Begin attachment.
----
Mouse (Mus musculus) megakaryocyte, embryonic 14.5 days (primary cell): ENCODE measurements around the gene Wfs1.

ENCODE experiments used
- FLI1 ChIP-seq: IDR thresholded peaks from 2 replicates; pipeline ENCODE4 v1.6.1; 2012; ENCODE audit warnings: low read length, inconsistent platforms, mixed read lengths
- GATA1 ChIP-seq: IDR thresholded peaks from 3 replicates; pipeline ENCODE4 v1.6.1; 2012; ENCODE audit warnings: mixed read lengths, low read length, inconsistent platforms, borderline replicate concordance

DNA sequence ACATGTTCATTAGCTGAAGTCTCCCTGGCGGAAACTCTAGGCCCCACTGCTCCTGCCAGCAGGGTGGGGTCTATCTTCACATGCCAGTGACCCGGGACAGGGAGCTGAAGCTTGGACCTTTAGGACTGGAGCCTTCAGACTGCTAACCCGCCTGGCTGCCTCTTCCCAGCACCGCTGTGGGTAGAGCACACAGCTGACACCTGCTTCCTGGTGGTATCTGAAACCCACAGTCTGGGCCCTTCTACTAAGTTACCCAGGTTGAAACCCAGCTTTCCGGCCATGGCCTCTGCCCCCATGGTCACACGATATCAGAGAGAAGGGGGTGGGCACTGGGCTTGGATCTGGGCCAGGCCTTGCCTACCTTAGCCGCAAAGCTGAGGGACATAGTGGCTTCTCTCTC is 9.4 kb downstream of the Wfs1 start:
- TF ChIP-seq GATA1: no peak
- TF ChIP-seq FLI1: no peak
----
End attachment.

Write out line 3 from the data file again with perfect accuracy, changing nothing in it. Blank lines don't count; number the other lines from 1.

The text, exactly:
- FLI1 ChIP-seq: IDR thresholded peaks from 2 replicates; pipeline ENCODE4 v1.6.1; 2012; ENCODE audit warnings: low read length, inconsistent platforms, mixed read lengths